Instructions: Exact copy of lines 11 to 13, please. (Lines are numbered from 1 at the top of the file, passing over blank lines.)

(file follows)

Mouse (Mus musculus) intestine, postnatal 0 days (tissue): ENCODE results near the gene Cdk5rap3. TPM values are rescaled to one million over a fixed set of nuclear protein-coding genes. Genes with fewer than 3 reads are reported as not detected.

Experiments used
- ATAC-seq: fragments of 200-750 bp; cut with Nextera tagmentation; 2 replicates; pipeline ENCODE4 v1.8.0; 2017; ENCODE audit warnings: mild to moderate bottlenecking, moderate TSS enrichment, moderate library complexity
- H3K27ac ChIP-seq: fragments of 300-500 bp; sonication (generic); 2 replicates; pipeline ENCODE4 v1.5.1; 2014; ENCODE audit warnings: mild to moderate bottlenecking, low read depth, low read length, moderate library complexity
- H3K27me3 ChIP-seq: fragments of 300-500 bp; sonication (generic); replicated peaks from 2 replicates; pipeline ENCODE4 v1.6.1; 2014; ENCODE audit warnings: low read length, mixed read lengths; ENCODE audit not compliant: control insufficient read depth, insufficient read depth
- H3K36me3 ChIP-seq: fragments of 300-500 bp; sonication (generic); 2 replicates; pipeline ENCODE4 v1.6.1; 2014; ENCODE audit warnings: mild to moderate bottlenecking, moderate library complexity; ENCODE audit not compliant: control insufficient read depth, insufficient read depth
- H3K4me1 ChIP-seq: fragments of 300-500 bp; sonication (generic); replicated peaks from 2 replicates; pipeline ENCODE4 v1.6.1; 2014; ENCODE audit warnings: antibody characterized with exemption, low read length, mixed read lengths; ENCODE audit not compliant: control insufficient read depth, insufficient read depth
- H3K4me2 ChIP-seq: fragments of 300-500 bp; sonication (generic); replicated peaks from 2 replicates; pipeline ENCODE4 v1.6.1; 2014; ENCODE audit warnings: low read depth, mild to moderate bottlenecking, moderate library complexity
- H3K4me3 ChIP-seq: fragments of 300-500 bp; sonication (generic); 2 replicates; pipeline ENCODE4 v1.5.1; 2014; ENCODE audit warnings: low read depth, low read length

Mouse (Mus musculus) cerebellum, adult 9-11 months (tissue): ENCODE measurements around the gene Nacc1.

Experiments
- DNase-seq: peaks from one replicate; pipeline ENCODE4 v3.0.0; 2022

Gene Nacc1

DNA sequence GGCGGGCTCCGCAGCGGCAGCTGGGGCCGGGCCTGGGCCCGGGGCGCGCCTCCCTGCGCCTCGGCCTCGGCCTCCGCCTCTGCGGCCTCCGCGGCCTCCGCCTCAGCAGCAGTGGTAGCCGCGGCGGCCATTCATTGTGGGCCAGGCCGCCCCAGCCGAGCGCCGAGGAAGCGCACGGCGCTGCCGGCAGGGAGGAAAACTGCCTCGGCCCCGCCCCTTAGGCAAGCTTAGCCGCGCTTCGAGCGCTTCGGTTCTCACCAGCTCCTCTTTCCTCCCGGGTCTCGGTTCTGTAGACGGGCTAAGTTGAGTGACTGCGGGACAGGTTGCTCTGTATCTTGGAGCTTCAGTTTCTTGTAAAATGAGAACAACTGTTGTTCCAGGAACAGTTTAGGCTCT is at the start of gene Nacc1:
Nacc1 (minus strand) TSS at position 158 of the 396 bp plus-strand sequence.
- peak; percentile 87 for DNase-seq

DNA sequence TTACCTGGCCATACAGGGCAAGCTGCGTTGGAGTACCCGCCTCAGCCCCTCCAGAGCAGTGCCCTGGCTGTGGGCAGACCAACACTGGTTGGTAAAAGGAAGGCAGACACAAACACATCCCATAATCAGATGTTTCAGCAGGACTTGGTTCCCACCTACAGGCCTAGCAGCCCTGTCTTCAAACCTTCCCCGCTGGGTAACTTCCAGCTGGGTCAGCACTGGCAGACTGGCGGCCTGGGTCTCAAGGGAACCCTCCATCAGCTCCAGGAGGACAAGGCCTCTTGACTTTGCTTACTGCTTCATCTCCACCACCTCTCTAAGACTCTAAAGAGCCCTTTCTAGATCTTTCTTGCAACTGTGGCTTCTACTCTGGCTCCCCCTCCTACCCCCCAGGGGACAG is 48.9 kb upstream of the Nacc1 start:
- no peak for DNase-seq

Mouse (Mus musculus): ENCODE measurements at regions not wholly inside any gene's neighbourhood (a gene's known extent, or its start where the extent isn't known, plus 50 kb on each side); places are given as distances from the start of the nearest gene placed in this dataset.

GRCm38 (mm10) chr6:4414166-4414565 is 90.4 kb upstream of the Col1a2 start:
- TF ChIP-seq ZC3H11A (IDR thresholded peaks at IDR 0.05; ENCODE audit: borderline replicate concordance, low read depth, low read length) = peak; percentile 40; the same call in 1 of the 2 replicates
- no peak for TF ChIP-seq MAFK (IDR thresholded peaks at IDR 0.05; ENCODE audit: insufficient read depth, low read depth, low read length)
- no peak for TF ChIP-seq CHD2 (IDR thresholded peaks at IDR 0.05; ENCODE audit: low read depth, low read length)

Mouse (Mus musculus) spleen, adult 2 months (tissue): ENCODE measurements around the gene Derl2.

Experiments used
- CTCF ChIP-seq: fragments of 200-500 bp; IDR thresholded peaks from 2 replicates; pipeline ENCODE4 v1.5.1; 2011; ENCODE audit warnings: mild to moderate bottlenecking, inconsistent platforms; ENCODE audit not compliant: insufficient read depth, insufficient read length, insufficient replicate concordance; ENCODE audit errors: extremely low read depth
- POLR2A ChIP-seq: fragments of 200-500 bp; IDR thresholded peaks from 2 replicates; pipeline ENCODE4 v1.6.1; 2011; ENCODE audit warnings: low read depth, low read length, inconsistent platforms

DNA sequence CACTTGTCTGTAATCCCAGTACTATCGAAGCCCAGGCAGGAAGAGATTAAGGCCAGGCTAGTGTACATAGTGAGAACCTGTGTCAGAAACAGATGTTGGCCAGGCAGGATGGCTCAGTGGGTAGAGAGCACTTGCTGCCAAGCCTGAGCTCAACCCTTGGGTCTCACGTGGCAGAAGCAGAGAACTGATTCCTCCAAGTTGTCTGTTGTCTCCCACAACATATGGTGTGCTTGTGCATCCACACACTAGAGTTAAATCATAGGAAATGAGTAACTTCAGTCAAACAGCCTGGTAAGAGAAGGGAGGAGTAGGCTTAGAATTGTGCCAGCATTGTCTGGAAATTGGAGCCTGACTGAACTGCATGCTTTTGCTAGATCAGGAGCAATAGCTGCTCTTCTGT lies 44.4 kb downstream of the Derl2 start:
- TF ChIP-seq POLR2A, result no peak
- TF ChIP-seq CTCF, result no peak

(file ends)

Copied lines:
Experiments
- DNase-seq: peaks from one replicate; pipeline ENCODE4 v3.0.0; 2022

Gene Nacc1